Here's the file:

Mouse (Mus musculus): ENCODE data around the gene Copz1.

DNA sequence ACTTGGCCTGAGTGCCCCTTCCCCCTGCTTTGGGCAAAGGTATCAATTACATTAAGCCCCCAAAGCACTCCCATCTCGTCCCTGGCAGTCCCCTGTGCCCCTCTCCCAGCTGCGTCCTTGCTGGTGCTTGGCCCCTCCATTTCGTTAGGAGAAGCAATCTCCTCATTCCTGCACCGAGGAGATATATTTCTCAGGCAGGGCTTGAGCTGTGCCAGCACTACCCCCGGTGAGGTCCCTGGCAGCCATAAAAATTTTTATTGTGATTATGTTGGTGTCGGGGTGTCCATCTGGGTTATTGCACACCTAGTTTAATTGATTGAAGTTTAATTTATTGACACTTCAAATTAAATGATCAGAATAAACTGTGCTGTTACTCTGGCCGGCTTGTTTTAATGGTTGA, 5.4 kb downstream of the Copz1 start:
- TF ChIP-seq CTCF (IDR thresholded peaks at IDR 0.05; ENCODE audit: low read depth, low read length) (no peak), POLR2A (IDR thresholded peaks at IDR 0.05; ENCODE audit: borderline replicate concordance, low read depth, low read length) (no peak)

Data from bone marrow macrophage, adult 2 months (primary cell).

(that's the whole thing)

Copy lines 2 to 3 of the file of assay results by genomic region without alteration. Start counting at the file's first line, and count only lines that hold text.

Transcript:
DNA sequence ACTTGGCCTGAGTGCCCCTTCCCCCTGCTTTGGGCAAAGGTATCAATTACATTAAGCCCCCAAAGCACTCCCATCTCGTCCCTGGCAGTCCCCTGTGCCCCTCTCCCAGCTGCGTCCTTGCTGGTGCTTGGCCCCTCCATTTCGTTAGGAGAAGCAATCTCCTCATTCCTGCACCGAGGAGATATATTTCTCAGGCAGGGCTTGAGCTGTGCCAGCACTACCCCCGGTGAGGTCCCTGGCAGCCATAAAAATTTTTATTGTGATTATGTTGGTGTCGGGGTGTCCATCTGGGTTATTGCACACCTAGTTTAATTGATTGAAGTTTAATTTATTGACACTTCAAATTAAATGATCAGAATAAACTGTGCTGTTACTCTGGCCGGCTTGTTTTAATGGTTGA, 5.4 kb downstream of the Copz1 start:
- TF ChIP-seq CTCF (IDR thresholded peaks at IDR 0.05; ENCODE audit: low read depth, low read length) (no peak), POLR2A (IDR thresholded peaks at IDR 0.05; ENCODE audit: borderline replicate concordance, low read depth, low read length) (no peak)